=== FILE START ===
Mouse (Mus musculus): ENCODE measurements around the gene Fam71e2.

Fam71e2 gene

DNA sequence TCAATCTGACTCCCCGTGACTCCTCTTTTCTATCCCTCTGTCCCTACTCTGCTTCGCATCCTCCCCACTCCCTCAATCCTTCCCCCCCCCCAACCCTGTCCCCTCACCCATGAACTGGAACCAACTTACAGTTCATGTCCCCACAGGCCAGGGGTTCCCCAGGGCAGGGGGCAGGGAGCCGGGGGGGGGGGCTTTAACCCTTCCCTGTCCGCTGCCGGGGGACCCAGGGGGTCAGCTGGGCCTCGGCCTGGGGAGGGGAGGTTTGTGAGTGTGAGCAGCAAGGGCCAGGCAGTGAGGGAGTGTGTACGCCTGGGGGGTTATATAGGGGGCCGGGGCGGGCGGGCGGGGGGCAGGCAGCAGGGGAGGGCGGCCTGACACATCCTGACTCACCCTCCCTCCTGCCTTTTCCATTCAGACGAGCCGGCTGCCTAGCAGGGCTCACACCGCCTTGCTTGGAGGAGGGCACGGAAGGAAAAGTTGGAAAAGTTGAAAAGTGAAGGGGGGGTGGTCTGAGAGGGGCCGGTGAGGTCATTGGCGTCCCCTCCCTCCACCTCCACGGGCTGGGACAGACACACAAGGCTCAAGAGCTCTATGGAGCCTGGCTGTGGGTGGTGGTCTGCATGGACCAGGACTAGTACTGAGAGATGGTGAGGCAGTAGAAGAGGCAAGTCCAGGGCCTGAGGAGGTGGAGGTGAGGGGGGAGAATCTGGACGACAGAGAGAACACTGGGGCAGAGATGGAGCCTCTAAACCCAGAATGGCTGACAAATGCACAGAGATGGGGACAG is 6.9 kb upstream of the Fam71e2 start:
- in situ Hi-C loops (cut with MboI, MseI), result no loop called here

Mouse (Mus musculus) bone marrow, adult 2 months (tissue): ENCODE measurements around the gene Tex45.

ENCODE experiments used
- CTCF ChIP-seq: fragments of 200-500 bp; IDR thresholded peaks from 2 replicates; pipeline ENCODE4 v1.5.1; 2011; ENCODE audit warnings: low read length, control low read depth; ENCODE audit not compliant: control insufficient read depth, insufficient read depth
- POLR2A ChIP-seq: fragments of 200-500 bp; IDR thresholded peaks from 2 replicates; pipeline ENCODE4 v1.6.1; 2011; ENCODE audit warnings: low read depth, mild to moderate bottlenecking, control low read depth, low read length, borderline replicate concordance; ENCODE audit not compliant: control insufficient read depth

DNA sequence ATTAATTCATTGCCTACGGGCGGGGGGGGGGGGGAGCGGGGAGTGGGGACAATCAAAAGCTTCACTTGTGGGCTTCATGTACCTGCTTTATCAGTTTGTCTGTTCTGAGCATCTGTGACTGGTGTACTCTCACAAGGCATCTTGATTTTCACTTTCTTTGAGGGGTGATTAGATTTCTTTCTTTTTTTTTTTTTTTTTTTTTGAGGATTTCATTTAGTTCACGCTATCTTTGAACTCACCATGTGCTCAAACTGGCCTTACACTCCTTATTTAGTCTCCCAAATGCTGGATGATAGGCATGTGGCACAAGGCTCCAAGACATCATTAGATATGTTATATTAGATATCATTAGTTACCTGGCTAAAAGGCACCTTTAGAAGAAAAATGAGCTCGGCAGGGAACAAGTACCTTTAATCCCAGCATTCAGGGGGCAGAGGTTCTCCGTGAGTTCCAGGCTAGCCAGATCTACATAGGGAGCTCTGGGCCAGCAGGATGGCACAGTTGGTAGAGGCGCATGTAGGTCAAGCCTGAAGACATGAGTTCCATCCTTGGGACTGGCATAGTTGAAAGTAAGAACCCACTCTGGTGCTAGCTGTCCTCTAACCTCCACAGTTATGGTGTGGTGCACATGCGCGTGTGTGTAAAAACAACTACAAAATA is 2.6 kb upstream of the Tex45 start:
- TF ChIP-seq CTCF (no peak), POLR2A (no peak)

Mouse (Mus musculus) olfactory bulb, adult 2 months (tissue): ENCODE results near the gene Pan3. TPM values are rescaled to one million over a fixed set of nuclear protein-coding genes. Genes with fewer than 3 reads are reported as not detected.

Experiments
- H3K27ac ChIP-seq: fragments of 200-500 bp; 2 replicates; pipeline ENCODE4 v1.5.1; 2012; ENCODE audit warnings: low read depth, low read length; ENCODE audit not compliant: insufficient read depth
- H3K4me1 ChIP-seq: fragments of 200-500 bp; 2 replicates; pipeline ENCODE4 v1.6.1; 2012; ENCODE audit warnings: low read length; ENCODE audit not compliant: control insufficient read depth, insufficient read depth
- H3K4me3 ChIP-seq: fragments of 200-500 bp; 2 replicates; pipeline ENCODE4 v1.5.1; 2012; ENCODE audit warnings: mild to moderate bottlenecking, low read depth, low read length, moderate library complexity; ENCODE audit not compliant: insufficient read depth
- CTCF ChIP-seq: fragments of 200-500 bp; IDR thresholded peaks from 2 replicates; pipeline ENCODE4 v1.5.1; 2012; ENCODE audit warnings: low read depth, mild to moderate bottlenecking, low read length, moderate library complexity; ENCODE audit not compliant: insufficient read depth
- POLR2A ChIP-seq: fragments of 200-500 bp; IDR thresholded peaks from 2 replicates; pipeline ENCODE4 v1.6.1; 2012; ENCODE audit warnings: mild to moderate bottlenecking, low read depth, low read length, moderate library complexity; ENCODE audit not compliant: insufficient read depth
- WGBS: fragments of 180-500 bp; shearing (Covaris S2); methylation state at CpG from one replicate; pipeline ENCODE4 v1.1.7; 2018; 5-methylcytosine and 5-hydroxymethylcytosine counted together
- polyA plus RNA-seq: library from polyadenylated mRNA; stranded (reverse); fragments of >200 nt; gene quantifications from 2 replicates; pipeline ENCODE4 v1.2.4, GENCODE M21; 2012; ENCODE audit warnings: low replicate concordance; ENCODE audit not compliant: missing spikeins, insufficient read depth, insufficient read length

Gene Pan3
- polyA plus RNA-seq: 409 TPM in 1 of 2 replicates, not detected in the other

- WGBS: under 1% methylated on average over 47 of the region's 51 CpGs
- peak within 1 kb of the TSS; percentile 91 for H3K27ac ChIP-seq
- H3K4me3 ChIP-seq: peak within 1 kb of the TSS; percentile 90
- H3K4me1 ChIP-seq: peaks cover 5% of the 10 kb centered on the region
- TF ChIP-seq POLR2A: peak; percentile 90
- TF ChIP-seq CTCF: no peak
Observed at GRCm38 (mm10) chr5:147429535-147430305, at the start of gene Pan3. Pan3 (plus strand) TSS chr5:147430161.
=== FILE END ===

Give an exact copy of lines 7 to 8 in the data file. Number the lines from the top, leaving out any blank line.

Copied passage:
- CTCF ChIP-seq: fragments of 200-500 bp; IDR thresholded peaks from 2 replicates; pipeline ENCODE4 v1.5.1; 2011; ENCODE audit warnings: low read length, control low read depth; ENCODE audit not compliant: control insufficient read depth, insufficient read depth
- POLR2A ChIP-seq: fragments of 200-500 bp; IDR thresholded peaks from 2 replicates; pipeline ENCODE4 v1.6.1; 2011; ENCODE audit warnings: low read depth, mild to moderate bottlenecking, control low read depth, low read length, borderline replicate concordance; ENCODE audit not compliant: control insufficient read depth